SAN FRANCISCO -- The minimum wage in San Francisco will increase to $15 an hour on Sunday.
Friday afternoon, city officials and workers' rights advocates who fought for the successful 2014 citywide measure Proposition J celebrated the increase during a ceremony at City Hall.
Proposition J, spearhead by the late Mayor Ed Lee and several labor organizations, mandated a series of about-$1 increases to the minimum wage every year thereafter, with the final goal to have it reach $15 by July 2018.
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"We have a very simple philosophy here in San Francisco and that is that no one who is working a job ful ltime should ever have to live in poverty," said Assemblyman Phil Ting, D-San Francisco.
"It's an amazing victory ... But we know that we can't stop. Because until we can pay people a wage where they can rent a home; they buy a home; they provide for their family; put food on the table and have a decent life in the richest city in the richest state in our county; we know that we have a lot of work to do," said Ting, advocating for a statewide $15 an hour minimum wage increase. California's minimum wage is currently set at about $11.
"We have a long way to go and we have to fight here in San Francisco because we know that those fights -- those fights that start here and that sound crazy when we first put it out there -- eventually we know that people will follow," Ting said.
City Administrator Naomi Kelly said San Francisco is the first major American city to reach $15 for all its workers.
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"I can't fully appreciate this accomplishment without acknowledging our former late Mayor Ed Lee. It was during 2014, as he did so often, worked and brought all these stakeholders together and a had a consensus-driven approach with business leaders, labor leaders, community advocates to develop Prop J," Kelly said.
"Mayor Ed Lee often reminded us that this great city of San Francisco must treat workers fairly and that shared prosperity is an integral part of our strong economy," Kelly added. "Those who say we have to choose between economic growth and fair pay are wrong. We in San Francisco have proven that these elements aren't exclusive of each other and, in fact, they compliment each other."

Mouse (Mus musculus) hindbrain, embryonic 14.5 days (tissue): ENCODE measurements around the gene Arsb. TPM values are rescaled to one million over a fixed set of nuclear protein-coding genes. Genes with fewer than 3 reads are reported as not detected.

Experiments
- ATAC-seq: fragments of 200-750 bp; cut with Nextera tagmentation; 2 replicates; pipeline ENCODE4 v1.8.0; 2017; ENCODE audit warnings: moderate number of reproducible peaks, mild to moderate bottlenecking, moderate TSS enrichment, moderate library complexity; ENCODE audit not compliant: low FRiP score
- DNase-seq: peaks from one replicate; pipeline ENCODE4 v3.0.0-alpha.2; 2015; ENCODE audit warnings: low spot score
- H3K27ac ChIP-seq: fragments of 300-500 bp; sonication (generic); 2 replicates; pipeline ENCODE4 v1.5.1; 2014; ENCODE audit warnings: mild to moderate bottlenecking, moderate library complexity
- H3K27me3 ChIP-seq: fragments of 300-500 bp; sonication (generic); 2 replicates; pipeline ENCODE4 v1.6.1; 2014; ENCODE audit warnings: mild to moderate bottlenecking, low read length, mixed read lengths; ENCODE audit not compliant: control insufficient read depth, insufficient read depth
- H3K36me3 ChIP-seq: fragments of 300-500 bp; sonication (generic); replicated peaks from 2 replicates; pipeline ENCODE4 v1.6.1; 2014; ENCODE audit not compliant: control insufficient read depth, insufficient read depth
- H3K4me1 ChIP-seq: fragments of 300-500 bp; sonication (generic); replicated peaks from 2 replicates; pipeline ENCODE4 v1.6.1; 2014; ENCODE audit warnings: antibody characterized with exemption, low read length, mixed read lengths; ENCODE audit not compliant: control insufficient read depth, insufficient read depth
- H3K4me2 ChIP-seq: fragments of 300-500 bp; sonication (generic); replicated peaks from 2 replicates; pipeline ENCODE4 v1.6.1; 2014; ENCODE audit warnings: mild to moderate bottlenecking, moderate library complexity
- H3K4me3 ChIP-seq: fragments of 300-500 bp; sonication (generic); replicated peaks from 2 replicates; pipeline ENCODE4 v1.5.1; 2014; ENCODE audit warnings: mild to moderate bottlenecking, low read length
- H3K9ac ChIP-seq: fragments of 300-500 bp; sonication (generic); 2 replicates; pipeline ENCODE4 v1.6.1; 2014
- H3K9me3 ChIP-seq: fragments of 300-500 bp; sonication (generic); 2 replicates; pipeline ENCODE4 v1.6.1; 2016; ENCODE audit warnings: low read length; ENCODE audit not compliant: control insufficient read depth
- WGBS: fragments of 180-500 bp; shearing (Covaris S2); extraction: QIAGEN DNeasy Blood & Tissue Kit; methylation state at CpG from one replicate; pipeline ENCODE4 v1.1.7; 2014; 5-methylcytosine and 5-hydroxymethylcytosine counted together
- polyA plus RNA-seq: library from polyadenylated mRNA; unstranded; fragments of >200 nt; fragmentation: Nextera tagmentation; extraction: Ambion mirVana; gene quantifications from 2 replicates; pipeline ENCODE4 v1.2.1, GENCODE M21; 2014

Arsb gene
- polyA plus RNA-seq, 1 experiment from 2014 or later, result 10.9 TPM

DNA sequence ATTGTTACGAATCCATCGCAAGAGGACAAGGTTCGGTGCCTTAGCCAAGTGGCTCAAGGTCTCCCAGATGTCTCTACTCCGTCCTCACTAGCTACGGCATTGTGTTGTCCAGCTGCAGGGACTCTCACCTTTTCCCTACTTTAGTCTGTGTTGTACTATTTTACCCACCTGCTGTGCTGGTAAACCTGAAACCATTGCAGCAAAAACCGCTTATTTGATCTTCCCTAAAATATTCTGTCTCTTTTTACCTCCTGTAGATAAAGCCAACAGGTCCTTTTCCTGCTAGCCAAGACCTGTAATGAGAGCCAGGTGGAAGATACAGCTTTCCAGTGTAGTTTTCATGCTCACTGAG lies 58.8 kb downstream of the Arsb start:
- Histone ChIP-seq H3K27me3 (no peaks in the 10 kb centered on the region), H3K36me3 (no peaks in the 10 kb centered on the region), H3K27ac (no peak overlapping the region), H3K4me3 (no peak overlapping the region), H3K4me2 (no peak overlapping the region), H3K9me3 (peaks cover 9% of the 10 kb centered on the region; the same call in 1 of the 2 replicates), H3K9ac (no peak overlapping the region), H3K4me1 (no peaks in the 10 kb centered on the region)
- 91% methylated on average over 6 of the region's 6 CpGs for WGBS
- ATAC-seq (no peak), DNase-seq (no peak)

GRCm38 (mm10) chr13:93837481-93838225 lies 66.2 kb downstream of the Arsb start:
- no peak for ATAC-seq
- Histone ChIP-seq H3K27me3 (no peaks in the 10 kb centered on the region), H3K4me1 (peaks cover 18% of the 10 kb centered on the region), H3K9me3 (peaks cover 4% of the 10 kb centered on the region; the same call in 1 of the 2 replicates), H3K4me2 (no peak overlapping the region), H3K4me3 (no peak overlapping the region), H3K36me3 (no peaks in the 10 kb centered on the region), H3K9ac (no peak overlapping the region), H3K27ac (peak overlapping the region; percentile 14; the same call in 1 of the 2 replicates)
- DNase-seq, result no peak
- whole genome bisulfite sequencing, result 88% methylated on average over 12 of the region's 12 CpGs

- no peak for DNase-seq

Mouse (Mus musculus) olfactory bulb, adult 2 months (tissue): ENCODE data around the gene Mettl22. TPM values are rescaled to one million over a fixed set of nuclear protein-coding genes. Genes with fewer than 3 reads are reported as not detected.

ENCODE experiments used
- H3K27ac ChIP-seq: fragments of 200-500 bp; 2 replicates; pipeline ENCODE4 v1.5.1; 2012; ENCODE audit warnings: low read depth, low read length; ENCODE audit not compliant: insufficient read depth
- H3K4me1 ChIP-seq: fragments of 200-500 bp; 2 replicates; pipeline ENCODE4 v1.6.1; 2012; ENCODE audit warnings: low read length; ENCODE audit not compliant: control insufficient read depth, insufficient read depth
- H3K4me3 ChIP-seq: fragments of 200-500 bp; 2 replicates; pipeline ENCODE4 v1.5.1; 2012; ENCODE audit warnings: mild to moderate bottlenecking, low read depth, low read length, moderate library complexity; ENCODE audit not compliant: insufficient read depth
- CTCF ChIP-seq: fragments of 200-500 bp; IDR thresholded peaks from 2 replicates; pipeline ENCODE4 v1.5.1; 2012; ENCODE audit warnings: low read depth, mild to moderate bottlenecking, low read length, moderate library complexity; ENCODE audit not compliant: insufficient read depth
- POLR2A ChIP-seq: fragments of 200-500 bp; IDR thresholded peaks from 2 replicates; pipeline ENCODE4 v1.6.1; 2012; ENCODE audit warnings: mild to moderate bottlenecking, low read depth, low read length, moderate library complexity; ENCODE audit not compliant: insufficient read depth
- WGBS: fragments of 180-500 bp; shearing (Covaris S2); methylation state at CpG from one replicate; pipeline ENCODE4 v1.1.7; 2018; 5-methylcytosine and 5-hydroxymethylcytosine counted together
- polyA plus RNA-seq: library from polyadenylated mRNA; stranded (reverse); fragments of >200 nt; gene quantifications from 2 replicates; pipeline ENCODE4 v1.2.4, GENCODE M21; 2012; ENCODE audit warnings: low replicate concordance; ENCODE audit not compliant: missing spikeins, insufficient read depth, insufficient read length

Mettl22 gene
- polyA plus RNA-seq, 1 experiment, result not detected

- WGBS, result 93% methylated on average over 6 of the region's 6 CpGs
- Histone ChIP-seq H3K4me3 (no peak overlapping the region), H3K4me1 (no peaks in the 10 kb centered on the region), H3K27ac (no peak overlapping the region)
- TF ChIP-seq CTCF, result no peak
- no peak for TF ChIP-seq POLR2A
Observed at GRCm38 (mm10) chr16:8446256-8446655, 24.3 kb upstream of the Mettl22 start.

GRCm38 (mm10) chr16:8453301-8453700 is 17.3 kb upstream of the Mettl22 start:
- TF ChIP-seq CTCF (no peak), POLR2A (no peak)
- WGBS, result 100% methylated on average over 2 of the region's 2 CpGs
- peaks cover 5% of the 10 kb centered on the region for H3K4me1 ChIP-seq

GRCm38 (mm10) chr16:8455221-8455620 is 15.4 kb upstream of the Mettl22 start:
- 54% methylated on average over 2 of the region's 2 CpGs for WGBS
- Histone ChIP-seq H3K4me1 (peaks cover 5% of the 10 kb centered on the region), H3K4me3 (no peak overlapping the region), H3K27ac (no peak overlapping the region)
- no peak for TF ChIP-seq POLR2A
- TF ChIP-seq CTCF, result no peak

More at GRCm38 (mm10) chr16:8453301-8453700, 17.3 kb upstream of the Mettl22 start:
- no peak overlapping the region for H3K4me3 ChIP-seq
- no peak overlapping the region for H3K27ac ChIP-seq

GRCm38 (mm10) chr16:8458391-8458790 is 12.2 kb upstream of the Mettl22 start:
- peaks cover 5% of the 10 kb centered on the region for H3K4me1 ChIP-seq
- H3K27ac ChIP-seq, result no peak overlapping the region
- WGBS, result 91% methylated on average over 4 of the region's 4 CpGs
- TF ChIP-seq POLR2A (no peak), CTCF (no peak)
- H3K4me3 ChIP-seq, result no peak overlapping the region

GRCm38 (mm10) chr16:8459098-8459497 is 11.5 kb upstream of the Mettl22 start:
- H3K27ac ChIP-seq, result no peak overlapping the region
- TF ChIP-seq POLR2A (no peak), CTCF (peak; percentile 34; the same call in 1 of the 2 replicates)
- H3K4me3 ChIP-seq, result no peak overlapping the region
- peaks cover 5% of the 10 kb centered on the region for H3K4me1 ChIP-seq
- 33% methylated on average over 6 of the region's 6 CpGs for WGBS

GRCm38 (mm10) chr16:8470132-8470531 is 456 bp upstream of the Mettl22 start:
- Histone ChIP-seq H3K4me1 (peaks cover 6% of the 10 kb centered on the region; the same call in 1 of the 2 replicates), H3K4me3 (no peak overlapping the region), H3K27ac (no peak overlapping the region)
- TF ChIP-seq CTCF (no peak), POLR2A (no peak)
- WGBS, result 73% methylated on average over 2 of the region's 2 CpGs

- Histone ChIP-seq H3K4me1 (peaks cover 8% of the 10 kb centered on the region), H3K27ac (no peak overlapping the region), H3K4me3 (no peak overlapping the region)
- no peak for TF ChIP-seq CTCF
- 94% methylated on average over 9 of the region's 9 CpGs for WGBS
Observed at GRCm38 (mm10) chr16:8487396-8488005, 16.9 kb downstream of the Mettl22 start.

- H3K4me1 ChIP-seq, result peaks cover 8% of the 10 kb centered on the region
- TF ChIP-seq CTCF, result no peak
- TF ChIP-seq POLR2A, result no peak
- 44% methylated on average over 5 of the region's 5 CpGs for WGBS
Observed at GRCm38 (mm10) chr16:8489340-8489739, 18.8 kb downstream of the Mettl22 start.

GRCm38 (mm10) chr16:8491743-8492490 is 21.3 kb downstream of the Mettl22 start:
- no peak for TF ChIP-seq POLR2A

The city's last wage increase, part of the series of increases mandated in Prop J, occurred July 2017 with minimum wage rising to $14.
When Prop J passed with 77 percent of the vote in 2014, the city's minimum wage was at $10.74. Proposition J was preceded by Proposition L, which voters passed in 2003, raising the city's hourly minimum wage to $8.50.
According to the City Administrator's Office, since the minimum wage began increasing in 2015, the city's unemployment rates have fallen to historic lows. In April of this year, the unemployment rate was recorded at 2.1 percent, the lowest since 1990.
Within the last years, residents in several other Bay Area cities have successfully fought for a $15-an-hour minimum wage.
On Sunday, the city of Emeryville in the East Bay will also reach a $15 hourly minimum wage. Berkeley will see a similar increase in October.
In the South Bay, both Mountain View and Sunnyvale already reached the $15 an hour goal in January of this year. Palo Alto will reach that goal in January 2019.
San Francisco will have first $15-an-hour minimum wage